The ratio between the total actually produced output and the good output is called the Quality rate.

There are several KPI’s possible around those three rates. The main difference is the time-frame that is been considered while looking at availability.

In the end they all those KPI’s want to know: How much good product came out versus how much could it have been produced? And here is the crux: it all depends on what time frame is considered.
If we look at a years’ production; is this now based on 365 days of 24 hrs? Or is it only the time of all the shifts we would have scheduled? Or only the actually scheduled shifts? Or do we only consider the time we planned the machine to run within the scheduled shifts?

The OEE-OOE-TEEP KPI cascade

Let’s break it down to the core.

Total Effective Equipment Performance (TEEP)

If we want to know the real utilization, the real effectiveness of our equipment, we look at the amount of good product produced versus what could have been produced if there would have been no restraint at all.

This is what TEEP does. It takes 24hrs of 365 days a year as potential production time.
A well defined TEEP (and this also applies to OOE and OEE) takes the theoretical output as a maximum for performance and OTIF (so within specification AND on time) as a quality limit.

How is TEEP being calculated

TEEP calculates availability as a ratio between the TOTAL calendar-time during the measurement versus the time the machine was actually having output in that period.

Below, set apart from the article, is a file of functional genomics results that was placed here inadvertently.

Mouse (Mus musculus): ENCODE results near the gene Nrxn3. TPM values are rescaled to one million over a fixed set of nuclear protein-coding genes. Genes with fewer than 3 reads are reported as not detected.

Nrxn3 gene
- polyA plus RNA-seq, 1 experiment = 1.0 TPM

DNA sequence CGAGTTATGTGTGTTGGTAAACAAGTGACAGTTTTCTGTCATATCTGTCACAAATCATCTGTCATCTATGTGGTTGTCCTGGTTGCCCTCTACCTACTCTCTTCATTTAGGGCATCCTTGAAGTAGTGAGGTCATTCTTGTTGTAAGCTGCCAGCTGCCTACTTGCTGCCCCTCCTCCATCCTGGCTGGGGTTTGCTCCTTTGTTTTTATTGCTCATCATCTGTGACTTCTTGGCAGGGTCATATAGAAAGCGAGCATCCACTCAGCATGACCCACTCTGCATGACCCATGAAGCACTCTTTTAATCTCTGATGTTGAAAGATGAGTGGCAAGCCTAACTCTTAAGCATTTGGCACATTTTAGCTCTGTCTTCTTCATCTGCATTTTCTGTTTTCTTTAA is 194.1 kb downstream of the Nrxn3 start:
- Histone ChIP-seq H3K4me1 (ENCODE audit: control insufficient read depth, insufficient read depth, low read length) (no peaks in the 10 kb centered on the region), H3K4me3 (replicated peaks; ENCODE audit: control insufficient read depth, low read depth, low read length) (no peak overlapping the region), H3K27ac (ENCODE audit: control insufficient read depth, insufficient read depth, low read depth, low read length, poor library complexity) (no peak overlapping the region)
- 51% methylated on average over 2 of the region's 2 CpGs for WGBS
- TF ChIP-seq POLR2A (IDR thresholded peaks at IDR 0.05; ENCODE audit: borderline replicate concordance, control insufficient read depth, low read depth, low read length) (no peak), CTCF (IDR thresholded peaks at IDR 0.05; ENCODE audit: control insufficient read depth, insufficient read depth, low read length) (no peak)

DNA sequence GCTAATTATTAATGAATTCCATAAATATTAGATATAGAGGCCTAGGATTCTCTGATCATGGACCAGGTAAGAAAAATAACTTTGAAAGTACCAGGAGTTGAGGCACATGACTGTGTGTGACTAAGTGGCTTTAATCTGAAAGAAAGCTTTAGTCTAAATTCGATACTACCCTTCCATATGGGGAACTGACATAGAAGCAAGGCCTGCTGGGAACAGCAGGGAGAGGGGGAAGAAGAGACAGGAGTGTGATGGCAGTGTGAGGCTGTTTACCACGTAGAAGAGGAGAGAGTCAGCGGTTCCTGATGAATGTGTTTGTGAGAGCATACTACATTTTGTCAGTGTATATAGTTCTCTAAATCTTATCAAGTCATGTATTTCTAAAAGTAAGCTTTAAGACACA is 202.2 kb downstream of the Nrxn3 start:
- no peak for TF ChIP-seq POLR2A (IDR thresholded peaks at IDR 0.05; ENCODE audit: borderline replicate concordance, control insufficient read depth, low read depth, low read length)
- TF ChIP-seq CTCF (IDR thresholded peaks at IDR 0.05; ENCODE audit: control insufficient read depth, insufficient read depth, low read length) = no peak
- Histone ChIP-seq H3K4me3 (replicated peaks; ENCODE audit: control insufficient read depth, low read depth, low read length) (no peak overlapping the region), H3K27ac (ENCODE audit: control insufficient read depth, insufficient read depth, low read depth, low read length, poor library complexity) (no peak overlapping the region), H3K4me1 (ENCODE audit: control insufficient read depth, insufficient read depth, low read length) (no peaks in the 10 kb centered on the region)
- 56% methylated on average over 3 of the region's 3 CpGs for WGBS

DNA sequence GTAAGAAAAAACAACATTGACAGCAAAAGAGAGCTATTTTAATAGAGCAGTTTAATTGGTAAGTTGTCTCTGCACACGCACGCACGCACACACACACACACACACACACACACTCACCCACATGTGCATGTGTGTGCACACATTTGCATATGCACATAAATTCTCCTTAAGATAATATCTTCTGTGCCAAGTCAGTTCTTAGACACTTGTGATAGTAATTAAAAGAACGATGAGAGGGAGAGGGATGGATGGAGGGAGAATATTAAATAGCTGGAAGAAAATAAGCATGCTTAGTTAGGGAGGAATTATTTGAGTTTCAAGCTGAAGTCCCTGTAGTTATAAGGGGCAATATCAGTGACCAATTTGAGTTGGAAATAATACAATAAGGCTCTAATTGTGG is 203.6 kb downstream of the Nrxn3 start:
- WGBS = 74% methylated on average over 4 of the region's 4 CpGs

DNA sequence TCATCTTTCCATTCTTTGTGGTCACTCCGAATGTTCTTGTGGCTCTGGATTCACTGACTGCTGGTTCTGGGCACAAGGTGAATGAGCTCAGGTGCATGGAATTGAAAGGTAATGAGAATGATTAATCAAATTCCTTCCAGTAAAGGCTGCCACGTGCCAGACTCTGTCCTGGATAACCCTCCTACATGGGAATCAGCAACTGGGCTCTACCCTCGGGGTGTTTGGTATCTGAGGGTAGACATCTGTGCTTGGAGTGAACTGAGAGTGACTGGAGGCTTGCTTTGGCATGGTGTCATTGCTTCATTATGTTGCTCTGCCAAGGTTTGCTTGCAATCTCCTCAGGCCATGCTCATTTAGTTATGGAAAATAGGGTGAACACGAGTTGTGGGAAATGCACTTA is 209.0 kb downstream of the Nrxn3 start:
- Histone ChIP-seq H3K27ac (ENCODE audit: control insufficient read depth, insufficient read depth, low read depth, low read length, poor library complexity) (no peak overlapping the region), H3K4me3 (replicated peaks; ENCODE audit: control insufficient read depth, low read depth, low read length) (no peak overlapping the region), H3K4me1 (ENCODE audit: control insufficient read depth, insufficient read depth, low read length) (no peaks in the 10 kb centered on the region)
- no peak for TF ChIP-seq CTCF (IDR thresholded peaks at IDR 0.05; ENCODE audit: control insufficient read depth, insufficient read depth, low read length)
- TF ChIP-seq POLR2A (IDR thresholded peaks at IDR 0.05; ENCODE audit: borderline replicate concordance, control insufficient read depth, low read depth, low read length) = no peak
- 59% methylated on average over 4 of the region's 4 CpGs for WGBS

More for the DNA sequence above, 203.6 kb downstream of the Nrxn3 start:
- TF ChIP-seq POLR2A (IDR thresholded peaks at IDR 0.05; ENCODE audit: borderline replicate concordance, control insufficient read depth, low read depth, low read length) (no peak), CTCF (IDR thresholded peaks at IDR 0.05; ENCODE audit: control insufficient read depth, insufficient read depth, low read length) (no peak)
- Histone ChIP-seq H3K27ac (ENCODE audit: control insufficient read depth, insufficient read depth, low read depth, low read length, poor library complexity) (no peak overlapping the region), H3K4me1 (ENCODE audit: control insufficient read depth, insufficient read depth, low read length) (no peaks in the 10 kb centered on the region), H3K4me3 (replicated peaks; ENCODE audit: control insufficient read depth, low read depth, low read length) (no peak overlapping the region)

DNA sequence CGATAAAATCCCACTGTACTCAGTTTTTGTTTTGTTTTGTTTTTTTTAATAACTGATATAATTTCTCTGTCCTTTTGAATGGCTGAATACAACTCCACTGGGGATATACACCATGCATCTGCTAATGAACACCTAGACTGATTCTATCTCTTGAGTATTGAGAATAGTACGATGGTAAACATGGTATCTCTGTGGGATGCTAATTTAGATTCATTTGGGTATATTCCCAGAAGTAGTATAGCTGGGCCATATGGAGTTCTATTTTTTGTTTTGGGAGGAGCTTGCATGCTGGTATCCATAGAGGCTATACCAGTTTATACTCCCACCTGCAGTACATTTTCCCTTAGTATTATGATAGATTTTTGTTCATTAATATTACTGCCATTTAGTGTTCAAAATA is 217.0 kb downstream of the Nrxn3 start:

So in a 1-shift operation of 40 Hrs during an 168 week, the availability can be theoretically no more than 40/168= 23% (assuming OEE=100%). TEEP now shows clearly that the equipment is sleeping at least 77% of its life time due to the fact it is not scheduled to produce. In this example TEEP = Loading Rate.

So one could also say:

TEEP = Loading Rate x Availability Rate x Performance Rate x Quality rate   …or

TEEP = Loading Rate x OEE

Overall Operations Effectiveness (OOE)

For those working in the daily operation, TEEP uses a time-frame that is ‘too wide’. The operations management is interested in the effectiveness of the equipment during operations time. So the first filter to apply is to take out all the time that the equipment was not scheduled anyway.
In other words:

OOE uses all regular shift time as the time-frame.

Overall Equipment Effectiveness (OEE)

This is the KPI for the shopfloor-team.

OEE relates the actual good output versus the ultimate potential good-output while the machine was scheduled to run. (So during the actually scheduled shift time).


What if we have a line that runs one shift (8 hrs) and there is a production plan is for that time; what happens with the other two shifts? In theory the line is available to run 3 shifts, but its been used for just one shift.

  • There is ONE shift scheduled: The OEE will be measured over that shift. Non scheduled time (two shift that day, plus the missing shifts in the weekend) are not included.
  • There is no unscheduled time (time taken out of the scheduled time) so the OOE equals the OEE.
  • The TEEP will be calculated over the TOTAL time, so the scheduled plus the not scheduled shift: it will be fundamentally lower.

Proper OEE Software visualizes ALL effectiveness LOSSES on your machine, since that is the area where you will find your improvement potential. Even when losses are excluded from the OEE definition; they should become visible in the analysis!



See also: